DNA is, in my humble opinion, the most fascinating molecule that exists. It is found in nearly every living cell, and effectively contains all the information which that cell needs to function. The actual structure of DNA was discovered by James Watson and Francis Crick, both of whom received the Nobel Prize for medicine in 1962 due to their discovery.

They knew from X-ray diffraction studies that the molecule had a helical structure, and also through chemical investigation that the molecule contained four bases: adenine (A) , guanine (G) , cytosine (C) and thymine (T) , along with some sugar and phosphate. To view the 2D structure of each of these bases, click on the names.

In a DNA molecule, it is always found that the number of adenine bases is exactly the same as the number of thymine bases, and the number of guanine bases is the same as the number of cytosine bases.

Watson and Crick proposed a structure, which they had pain-stakingly constructed using molecular models, which accounted for the numbers of the bases, and allowed all the atoms in the structure to fit together in a way which was sterically sensible, that is to say that the atoms did not get in each others way. It also allowed hydrogen bonding (click here for information on hydrogen bonding) between bases, which has the effect of stabalising the molecule. This also explained why the numbers of adenosine bases were always the same as the number of thymine bases, and the same for cytosine and guanine numbers. Adenosine and thymine can only form hydrogen bonds to each other, and cytosine and guanine can only form hydrogen bonds to each other (see below). These molecules are, essentially, shaped so that they can only form a bond, albeit a relatively weak one, with their 'base pair'.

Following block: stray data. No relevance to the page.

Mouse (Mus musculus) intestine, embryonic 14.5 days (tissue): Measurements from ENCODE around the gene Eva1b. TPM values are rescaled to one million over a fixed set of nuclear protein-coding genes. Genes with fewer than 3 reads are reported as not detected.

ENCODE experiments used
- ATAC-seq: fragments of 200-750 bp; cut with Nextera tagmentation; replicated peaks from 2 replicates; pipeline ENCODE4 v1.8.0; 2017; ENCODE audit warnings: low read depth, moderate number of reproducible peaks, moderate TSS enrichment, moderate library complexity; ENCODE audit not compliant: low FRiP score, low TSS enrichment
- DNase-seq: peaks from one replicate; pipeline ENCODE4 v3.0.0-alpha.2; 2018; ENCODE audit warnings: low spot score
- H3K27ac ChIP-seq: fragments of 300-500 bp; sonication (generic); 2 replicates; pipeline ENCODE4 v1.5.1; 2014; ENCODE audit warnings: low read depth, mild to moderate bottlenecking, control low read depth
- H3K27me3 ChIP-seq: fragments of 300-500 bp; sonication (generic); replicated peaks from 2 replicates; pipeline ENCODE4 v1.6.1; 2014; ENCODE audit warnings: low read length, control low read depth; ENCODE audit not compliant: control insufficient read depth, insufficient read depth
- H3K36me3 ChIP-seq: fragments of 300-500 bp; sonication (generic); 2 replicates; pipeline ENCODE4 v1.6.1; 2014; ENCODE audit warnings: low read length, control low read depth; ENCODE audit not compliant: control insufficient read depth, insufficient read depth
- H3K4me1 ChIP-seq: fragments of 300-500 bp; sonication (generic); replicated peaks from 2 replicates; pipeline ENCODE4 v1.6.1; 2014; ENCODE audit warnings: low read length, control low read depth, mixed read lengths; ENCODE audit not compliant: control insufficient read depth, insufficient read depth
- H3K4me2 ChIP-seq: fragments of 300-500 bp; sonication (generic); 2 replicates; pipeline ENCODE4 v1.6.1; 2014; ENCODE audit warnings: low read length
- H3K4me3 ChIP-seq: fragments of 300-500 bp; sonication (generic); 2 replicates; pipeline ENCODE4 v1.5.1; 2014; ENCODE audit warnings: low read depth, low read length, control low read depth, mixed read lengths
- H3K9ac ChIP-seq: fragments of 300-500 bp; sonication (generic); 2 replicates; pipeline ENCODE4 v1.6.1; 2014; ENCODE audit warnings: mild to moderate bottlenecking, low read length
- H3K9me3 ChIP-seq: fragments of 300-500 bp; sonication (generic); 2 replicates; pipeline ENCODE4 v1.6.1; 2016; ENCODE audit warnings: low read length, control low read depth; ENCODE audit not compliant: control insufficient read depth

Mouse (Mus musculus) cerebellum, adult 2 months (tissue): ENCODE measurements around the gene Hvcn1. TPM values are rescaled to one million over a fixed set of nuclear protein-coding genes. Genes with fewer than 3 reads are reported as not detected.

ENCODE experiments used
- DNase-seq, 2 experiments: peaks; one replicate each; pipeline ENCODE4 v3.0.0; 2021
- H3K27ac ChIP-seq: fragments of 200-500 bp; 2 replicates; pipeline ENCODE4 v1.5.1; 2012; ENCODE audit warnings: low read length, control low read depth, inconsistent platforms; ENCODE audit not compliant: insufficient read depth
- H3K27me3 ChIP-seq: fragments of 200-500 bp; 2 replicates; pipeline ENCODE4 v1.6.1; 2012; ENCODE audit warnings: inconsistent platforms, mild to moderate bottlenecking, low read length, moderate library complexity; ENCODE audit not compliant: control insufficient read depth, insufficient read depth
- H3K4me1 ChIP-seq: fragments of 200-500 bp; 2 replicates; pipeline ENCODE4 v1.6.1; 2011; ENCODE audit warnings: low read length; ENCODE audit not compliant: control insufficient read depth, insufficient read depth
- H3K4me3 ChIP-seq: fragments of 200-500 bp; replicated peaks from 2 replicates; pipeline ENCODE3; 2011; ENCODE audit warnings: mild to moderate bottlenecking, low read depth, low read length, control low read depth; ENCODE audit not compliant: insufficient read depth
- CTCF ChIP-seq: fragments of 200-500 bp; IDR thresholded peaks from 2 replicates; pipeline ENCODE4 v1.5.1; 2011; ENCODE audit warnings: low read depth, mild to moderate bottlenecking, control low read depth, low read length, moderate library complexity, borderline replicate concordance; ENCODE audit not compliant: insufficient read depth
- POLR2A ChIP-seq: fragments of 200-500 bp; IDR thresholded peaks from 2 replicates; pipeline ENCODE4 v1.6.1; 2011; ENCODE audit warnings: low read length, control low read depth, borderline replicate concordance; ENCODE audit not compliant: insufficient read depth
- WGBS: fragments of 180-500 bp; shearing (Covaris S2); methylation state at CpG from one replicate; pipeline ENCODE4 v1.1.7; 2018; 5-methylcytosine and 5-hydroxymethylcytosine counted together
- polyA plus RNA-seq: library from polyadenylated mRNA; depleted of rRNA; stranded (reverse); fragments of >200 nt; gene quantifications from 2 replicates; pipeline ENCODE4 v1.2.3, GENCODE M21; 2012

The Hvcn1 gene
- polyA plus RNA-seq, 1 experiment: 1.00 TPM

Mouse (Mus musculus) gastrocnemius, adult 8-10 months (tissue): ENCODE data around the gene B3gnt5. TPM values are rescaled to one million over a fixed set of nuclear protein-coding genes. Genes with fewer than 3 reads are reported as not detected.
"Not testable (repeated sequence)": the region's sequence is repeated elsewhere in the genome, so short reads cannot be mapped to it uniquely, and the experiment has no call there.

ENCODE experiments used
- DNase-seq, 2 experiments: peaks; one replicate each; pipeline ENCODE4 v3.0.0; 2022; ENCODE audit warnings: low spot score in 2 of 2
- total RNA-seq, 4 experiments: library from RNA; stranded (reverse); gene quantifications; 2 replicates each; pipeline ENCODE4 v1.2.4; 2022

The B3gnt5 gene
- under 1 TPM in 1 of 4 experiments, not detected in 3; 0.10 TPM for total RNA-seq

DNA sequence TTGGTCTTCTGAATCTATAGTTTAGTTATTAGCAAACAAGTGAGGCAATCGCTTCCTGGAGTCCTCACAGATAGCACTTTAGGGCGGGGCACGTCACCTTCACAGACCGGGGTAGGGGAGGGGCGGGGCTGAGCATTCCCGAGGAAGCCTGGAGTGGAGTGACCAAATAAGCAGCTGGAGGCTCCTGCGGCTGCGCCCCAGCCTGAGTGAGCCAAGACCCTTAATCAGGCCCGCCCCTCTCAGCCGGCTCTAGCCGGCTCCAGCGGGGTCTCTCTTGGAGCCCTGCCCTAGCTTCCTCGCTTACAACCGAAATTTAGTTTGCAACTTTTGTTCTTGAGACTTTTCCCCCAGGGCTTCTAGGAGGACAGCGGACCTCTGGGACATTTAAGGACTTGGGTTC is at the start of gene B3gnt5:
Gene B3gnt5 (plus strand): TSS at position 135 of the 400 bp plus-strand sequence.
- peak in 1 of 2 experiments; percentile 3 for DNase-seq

H-bonding between adenine (left molecule) and thymine
H-bonding between cytosine (left molecule) and guanine

Knowing this, we can move on to the actual structure of DNA. The bases are actually joined to a 'sugar-phosphate backbone', which is a chain of sugar, specifically D-2-deoxyribose, to which the bases are linked, and inbetween each sugar unit, there is a phosphate group, as shown below.

Watson and Crick proposed that two of these 'polynucleotide' chains came together, and coiled up to form a double helix structure. The chains would be held together by hydrogen bonding between complimentary base-pairs, which means that opposite each A-base there will be a T-base, and opposite each G-base there will be a C-base. This produces a very complex structure, which is shown below in two different forms.

The two polynucleotide chains can be seen spiralling around each other, linked together by the bases. The bases resemble a ladder. Click here for an animated GIF which is a very simple representation of DNA.

DNA is organised in a cell such that it is densely packed. For instance, the DNA in one human cell is approximately two metres long if unraveled. The packinh is organised so that ca. 140 base pairs form a clump, around proteins called histones. This structure is known as a nucleosome. Inbetween the nucleosomes is a linker region, which is a chian around 50 base pairs in length, which joins the nucleosomes together. Hydrogen bonding helps to ensure that the molecule can be tightly coiled without pulling themselves apart, and there is enough flexibility that the molecules can replicate themselves (see DNA replication section).

It has been estimated that if the DNA in every cell of the human body were stretched out, that it would be long enough to reach from the earth to the sun and back!!!